This means that Christianity has been forced to be content with a number of alternatives on the table for interpreting the early chapters of Genesis. It is sadly true that some have adopted a view that only their particular parochial reading is legitimate for a “real” Christian. We must confess to our corporate shame that blood has even been shed.
As interpreters of Scripture and as theologians, we are accountable to the biblical text. As important as our theological traditions are, since interpretations and even the hermeneutics by which we interpret have changed over the centuries, we cannot be unflinchingly accountable to tradition at every level. New insights and new information can emerge at any time. Several hundred years ago, renewed access to the original languages had significant impact on biblical interpretation. In recent decades, the availability of documents from the ancient world has provided a remarkable resource for our reading of the biblical text. We dare not neglect these tools when they can contribute so significantly to our interpretation.
On the science side of the equation, the last 150 years have likewise been revolutionary. The development of evolutionary theory was only the beginning, and the exciting information available from the mapping of the human genome is perhaps the most recent advance, but certainly not the last, that provides a basis for investigating what we can learn about human origins. To the dismay of those who take the Bible seriously, the various fields of science are often used to mount attacks against the Bible and against faith. Unfortunately, that has caused some to become dismissive or antagonistic toward science. This should not be the case for Christians since we affirm the importance of both special revelation (in the Bible and in Jesus) and general revelation (in the world that God has created and that science helps us understand). The fact that some wield science as a weapon against faith is no reason to think that science or scientists are the problem. The philosophy of naturalism is the problem. After all, the same people who use science as a weapon would be just as inclined to use the Bible as a weapon against those who take it as the Word of God. Our response should be simply to try to explain the Bible better and to make it clear to the abusers how they are viewing it wrongly. We can do the same with science.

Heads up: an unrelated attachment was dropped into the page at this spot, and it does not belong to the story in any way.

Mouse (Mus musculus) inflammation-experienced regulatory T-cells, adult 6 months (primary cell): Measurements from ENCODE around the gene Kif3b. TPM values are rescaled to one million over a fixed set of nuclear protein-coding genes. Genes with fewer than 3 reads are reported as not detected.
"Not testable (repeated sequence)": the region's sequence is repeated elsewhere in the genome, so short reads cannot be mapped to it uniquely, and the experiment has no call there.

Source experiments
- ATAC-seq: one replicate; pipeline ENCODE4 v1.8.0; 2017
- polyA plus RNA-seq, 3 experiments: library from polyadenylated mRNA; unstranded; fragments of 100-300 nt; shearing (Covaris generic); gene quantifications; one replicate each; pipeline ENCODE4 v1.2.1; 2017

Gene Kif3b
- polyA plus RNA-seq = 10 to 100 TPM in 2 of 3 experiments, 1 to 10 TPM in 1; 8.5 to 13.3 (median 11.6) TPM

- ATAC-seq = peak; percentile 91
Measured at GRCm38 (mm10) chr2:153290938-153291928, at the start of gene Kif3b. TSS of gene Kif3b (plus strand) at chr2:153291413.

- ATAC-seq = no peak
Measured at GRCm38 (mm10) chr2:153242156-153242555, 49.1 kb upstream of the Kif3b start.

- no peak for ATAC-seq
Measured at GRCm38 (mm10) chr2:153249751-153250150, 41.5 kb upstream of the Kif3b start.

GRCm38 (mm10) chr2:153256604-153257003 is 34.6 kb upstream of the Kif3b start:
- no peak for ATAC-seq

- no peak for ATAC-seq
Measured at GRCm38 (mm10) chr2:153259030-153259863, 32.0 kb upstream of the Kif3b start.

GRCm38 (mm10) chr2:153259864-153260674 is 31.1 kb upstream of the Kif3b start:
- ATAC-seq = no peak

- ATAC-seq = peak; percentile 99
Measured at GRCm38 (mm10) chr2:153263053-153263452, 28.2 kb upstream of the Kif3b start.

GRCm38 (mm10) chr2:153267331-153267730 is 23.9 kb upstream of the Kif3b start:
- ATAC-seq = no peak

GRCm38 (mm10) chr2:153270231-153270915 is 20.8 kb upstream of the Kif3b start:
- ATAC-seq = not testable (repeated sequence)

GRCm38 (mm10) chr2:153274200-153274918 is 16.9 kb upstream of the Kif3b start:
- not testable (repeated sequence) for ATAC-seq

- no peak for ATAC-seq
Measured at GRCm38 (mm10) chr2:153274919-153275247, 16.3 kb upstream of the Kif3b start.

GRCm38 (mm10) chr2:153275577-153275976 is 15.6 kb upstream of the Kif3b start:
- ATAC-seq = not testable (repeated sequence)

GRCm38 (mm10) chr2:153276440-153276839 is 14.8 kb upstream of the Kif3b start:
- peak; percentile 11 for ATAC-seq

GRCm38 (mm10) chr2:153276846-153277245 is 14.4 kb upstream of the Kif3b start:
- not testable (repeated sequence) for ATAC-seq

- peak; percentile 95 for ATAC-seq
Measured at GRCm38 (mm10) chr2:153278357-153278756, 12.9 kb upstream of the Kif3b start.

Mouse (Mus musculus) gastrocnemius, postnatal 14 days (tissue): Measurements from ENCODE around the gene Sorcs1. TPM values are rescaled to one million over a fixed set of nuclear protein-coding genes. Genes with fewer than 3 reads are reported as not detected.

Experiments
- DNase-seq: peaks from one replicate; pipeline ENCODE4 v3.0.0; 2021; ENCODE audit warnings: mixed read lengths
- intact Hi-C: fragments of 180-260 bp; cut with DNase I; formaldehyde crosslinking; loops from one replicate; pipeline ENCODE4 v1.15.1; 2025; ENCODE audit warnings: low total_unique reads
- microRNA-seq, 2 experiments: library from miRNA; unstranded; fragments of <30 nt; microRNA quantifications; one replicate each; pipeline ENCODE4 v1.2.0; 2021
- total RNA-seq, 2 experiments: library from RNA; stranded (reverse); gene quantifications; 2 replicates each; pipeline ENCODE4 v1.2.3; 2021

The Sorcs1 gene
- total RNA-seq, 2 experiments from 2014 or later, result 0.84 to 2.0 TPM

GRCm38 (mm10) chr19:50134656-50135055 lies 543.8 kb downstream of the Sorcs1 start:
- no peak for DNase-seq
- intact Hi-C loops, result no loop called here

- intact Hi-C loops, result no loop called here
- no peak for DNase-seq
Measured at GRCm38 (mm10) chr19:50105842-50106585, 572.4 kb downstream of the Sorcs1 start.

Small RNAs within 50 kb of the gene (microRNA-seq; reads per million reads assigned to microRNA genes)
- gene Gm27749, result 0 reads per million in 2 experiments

In this book, I will contend that the perceived threat posed by the current consensus about human origins is overblown. That consensus accepts the principles of common ancestry and evolutionary theory as the explanation for the existence of all life. Though we should not blindly accept the scientific consensus if its results are questionable on scientific principles, we can reach an understanding that regardless of whether the scientific conclusions stand the test of time or not, they pose no threat to biblical belief. Admittedly, however, a perception of conflict is not uncommon.